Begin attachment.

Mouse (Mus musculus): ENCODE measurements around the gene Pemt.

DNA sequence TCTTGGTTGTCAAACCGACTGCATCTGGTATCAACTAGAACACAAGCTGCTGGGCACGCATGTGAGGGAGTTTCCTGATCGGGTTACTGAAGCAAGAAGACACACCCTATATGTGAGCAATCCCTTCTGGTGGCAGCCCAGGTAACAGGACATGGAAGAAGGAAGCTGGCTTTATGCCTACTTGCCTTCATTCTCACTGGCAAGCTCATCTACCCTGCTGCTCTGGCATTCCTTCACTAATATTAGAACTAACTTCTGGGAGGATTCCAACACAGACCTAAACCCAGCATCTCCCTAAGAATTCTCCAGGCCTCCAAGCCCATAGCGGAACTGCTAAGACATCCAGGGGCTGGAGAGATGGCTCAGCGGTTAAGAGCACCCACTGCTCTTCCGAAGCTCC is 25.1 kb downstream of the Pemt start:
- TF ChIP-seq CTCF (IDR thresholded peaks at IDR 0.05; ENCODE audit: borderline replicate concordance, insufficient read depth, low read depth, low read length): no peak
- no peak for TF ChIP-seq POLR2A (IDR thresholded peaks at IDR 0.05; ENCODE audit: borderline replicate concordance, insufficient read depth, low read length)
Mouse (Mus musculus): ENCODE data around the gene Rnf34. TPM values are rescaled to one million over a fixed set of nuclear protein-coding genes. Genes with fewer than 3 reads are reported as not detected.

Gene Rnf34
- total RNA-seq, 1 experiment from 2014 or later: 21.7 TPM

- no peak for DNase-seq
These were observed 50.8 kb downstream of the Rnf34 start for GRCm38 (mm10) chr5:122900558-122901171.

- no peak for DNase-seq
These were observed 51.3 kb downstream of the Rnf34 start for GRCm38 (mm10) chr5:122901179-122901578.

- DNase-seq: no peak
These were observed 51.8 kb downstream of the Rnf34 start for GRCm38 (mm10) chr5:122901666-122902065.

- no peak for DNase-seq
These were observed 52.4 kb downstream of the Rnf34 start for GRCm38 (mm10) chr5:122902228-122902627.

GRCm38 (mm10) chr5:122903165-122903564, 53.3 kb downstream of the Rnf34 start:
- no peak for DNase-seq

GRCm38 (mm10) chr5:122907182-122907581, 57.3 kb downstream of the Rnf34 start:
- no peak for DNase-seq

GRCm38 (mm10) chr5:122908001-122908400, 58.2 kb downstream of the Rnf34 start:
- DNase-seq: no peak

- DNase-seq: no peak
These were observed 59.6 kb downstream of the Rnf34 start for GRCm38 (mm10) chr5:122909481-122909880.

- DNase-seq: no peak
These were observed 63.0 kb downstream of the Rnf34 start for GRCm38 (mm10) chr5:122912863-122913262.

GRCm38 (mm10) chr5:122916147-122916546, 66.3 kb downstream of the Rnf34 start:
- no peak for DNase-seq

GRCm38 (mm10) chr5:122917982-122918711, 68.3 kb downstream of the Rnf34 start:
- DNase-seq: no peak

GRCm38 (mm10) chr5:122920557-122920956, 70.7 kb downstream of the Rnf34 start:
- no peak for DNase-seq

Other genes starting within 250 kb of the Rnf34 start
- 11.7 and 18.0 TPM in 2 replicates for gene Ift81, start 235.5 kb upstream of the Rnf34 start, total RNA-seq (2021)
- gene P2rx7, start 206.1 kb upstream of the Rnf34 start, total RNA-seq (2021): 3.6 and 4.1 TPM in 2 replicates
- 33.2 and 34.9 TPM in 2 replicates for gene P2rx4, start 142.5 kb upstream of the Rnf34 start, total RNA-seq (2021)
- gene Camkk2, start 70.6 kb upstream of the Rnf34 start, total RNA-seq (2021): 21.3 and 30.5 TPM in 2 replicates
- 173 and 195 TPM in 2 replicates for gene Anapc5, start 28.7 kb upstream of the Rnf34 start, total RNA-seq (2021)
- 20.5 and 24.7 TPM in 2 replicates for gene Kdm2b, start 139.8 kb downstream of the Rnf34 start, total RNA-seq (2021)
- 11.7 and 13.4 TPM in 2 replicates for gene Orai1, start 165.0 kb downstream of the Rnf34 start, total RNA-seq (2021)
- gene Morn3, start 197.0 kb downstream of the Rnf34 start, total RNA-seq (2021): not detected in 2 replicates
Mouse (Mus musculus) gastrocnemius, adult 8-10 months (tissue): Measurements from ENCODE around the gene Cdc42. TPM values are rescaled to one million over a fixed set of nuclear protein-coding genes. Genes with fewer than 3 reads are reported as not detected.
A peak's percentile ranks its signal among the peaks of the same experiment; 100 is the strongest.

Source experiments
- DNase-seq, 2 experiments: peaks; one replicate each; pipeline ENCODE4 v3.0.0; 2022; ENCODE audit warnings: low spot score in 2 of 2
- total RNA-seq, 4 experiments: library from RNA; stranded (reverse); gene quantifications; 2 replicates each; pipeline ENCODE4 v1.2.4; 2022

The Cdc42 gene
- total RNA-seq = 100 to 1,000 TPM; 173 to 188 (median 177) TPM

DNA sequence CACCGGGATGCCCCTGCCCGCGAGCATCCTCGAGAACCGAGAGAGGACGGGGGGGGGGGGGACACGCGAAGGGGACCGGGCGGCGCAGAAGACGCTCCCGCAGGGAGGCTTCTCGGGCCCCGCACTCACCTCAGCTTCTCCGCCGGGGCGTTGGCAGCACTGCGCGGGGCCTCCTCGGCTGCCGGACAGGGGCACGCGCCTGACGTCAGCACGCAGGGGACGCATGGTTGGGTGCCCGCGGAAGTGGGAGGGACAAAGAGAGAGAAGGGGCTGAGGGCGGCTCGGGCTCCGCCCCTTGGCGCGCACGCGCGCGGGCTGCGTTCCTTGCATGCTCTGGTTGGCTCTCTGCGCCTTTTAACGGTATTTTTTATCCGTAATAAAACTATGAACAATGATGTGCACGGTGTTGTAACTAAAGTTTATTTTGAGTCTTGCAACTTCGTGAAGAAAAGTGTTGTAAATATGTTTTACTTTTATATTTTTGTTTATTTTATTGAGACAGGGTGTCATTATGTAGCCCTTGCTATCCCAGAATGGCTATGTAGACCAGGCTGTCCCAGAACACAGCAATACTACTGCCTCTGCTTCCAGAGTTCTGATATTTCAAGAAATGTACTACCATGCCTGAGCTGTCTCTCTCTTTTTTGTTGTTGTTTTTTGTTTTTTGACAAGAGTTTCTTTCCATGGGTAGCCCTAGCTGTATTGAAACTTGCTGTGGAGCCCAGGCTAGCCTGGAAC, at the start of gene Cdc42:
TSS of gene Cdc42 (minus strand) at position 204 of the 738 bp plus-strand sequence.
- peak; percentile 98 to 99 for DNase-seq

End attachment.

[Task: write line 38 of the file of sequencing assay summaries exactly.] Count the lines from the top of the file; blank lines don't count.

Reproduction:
- 20.5 and 24.7 TPM in 2 replicates for gene Kdm2b, start 139.8 kb downstream of the Rnf34 start, total RNA-seq (2021)